"The FPS average suggests near-parity performance between the 7950 and the GTX 660 Ti, with a tiny edge to the GeForce. The 99th percentile frame time, though, captures the impact of the Radeon's frame latency issues and suggests the GTX 660 Ti is easily the superior performer."
    "Instead, we have a crystal clear recommendation of the GeForce GTX 660 Ti over the Radeon HD 7950 for this winter's crop of blockbuster games. Perhaps AMD will smooth out some of the rough patches in later driver releases, but the games we've tested are already on the market—and Nvidia undeniably delivers the better experience in them, overall. "
    Even Tomshardware reports on delays now (albeit the wrong metric...LOL). Read the comments at techreport for why they're using the wrong one.

    No wonder they left out the xmas blockbusters and diablo3 (which will still sell probably 15million over it's life even though I would never buy it). I can name other games that are hot and new also:
    Dishonored, Deadspace 3, max payne 3, all highly rated. Max 3 barely hits 50's on top cards at 2560x1600 (7970ghz, 680 even lower), excellent test game and those are NOT the minimums (which can bring you to 20's/teens on lower cards). Witcher 2 (witcher 3 is coming), with uber sampling ENABLED is a taxer also.

    Dragon Age 2 at 2560x1600 will bring 7970/680 to teens/20's at minimums also, barely hits 40's avg (why use ONLY AVG at techspot I don't know, but better than maxes).

    START reporting MIN FPS for every game benched! There should be more discussion of the fact that in a lot of these games you hit teens for even $500 cards at 2560x1600 maxed out. Max fps means NOTHING. IF you hit 10-20fps a lot in a game your max means nothing. You won't want to play at that res, so what have you shown me? NOTHING. You should ALWAYS report MIN FPS as that dictates our gameplay experience and if it isn't always above 30 life sucks usually. Farcry 3 hits below 30 on both 680/7970 at 2560x1600.
    And they don't have them on ULTRA, only titan is and none on 4xmsaa. At least they're giving max details/res you can expect to play and what it's min will be (better, you at least have USEFUL info after reading their benchmarks).

    From your article:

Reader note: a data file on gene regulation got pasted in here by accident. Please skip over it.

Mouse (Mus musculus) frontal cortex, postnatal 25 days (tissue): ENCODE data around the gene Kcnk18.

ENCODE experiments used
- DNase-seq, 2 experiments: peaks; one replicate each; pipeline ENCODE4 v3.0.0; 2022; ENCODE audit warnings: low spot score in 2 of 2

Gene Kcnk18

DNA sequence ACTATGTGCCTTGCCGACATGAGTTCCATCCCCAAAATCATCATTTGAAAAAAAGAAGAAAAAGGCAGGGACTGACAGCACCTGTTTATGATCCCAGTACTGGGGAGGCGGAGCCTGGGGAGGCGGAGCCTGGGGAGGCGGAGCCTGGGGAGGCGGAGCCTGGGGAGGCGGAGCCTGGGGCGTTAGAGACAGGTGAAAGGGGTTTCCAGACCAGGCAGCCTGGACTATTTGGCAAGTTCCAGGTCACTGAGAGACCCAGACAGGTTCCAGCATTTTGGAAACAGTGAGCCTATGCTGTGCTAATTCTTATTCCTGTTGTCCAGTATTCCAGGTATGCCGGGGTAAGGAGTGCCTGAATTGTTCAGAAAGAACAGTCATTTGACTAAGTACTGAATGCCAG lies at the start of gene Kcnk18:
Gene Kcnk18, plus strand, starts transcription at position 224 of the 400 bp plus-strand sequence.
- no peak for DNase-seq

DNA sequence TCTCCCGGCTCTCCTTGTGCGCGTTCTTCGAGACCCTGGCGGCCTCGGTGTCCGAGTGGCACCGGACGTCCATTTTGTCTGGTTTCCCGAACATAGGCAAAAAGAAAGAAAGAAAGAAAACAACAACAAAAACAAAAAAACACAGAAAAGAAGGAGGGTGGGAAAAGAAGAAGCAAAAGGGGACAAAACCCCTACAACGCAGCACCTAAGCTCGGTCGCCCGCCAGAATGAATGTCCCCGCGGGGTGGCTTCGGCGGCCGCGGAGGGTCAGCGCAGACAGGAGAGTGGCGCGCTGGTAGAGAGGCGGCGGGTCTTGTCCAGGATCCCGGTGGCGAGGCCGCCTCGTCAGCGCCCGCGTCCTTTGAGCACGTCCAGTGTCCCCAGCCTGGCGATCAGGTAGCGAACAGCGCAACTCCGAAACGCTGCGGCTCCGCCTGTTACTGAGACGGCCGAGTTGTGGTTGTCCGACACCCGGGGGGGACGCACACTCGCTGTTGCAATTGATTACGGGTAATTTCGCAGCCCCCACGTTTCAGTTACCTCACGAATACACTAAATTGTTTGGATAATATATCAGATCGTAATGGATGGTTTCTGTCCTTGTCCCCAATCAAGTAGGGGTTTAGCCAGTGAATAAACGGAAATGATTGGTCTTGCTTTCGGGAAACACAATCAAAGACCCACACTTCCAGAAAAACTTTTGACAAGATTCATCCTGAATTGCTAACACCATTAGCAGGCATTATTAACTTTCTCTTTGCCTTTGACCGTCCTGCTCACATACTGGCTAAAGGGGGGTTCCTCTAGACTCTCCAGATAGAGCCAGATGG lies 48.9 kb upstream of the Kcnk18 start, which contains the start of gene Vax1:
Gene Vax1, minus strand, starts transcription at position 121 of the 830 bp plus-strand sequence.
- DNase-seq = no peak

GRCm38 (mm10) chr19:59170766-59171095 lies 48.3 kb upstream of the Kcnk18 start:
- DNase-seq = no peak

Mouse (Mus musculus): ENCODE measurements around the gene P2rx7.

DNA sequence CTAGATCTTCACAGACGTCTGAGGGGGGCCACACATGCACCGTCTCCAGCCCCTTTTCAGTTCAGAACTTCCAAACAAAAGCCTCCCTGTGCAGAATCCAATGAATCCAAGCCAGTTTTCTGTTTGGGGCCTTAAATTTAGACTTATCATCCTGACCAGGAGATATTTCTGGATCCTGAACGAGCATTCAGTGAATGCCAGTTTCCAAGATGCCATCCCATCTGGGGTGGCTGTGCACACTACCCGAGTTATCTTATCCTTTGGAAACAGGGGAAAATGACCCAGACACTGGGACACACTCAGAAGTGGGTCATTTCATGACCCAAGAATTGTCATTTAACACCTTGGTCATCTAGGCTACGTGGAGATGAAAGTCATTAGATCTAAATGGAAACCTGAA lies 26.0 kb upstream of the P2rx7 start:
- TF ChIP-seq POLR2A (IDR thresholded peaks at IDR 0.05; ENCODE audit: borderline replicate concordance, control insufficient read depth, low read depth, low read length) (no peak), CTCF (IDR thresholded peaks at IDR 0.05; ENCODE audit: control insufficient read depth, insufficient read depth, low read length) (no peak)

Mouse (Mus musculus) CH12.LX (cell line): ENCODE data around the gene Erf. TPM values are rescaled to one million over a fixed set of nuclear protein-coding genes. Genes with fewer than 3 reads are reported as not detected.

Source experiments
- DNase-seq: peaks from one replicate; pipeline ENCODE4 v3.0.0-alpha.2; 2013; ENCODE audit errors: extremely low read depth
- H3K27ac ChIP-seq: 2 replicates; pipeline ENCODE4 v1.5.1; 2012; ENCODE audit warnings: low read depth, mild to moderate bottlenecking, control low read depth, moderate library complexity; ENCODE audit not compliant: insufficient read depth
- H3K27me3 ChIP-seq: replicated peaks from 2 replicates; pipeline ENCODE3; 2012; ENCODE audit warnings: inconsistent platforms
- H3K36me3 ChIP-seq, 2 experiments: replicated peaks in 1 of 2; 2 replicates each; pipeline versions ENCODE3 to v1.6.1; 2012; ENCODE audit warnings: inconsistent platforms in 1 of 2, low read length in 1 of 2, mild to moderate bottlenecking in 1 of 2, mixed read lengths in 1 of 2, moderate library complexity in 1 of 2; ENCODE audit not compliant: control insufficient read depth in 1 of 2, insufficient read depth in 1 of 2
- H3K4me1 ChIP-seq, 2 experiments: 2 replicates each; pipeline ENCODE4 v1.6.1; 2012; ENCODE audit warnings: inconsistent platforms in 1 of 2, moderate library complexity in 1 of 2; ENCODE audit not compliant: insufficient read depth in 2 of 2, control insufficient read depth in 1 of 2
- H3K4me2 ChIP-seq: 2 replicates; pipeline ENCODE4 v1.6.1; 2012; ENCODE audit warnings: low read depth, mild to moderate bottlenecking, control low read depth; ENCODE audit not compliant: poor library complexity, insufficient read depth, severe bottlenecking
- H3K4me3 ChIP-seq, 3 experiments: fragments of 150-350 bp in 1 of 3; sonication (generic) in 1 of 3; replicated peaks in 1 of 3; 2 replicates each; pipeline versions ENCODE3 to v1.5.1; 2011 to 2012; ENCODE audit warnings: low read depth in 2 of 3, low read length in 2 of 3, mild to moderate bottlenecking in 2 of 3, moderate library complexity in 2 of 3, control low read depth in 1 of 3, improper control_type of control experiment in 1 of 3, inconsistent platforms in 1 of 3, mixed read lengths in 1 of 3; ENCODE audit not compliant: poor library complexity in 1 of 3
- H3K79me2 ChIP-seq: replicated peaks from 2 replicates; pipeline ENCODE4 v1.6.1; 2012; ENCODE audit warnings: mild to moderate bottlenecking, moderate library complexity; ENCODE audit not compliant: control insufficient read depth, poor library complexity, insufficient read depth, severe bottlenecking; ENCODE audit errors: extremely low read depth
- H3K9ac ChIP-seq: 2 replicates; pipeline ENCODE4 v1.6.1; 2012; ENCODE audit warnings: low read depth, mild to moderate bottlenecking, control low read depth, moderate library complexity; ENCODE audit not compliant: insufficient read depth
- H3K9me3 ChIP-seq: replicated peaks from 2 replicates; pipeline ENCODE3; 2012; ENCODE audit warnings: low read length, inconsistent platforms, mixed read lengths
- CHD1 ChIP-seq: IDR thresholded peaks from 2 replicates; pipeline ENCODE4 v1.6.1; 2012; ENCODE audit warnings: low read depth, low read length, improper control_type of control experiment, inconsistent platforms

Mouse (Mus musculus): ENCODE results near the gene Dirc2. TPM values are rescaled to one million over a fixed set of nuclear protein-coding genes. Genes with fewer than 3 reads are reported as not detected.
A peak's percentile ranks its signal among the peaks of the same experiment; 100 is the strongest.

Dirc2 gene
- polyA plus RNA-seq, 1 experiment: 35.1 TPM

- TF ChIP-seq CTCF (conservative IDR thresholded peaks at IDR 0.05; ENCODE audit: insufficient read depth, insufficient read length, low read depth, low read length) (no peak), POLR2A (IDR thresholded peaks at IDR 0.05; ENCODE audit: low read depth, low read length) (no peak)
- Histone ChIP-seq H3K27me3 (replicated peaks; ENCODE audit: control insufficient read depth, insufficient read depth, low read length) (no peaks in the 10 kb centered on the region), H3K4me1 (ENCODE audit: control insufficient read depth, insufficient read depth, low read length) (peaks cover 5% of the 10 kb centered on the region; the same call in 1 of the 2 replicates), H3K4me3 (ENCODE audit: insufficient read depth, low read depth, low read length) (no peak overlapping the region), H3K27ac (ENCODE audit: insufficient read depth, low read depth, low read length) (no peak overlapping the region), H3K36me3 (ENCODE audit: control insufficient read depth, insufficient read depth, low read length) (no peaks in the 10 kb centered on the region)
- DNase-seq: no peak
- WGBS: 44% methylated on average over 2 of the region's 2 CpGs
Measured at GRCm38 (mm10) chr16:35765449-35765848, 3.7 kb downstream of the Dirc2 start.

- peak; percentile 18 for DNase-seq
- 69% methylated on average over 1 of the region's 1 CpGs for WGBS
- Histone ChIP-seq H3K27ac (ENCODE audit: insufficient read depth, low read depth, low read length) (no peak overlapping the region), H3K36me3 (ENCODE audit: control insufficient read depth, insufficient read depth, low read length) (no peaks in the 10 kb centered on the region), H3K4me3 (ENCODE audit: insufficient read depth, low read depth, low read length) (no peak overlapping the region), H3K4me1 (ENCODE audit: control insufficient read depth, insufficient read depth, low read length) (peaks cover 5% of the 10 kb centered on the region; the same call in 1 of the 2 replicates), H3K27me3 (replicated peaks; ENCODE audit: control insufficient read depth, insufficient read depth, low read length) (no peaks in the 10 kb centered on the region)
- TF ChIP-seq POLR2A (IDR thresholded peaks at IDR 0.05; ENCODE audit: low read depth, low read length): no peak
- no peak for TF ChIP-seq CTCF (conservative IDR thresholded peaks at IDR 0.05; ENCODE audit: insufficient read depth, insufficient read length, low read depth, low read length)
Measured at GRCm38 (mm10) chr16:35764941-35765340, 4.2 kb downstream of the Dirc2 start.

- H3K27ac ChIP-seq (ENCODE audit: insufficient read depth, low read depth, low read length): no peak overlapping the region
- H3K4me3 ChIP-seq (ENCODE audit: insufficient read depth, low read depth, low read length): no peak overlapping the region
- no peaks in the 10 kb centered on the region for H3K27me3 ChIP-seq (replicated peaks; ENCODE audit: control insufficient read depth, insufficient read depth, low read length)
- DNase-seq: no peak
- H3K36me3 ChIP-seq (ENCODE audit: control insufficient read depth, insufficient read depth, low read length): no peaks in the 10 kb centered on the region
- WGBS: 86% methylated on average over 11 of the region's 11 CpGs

"This is enough to get Titan to 74fps at 2560 with 4xMSAA, which is just fast enough to make BF3 playable at those settings with a single GPU."
    Why didn't you just report the minimums so we can see when ALL cards hit 30fps or less in all resolutions tested? If the game doesn't give a way to do this use fraps while running it (again, for ALL games). So it takes 74fps to get playable in BF3? It's easier to just give the minimums so people can see, otherwise are we supposed to attempt to extrapolate every one of your games without MINS listed? You did it for us in this sentence, but for ONE card and even then it's just a comment, not a number we can work with. It's YOU extrapolating your own guess that it would be playable given 74fps. What kind of benchmarking is this? I won't even get into your other comments throughout the articles on titan, It's more important to me to key on what you totally ignore that is VERY important to anyone picking ANY gpu. SMOOTHNESS of gameplay (latency testing) and MIN FPS so we know where we have no prayer of playing or what to expect playable on a given gpu. This is why Hardocp actually points to you guys as why your benchmarks suck. It's linked in most of their articles...LOL. FIX IT.
    They have that in nearly every gpu article including the titan article. It's a valid point. But if you're not going to use IN GAME play, at least give min fps for canned etc. That link is in the test setup page of nearly every article on hardocp, you'd think you'd fix this so they'd stop. Your benchmarks represent something that doesn't reflect gameplay in most cases. The maxfps doesn't dictate fun factor. MIN does.

    One comment on Titan, I'd think about it at $800-850. Compute isn't important today at home for me, and won't be until more games use it like civ5 (they're just scratching surface here). At that point this card could become a monster compared to 690 without heat, noise etc. One day it may be worth $1000 to me, but for now it's not worth more than $800 (to me, no SFF needed, no compute needed). I don't like any dual chips or running multiple cards (see microstutter, latency delays etc), so once cheaper this would be tops on my list, but I don't usually spend over $360 on a card anyway...LOL. Most of the first run will go to boutique shops (20K first run I think). Maybe they'll drop it after that.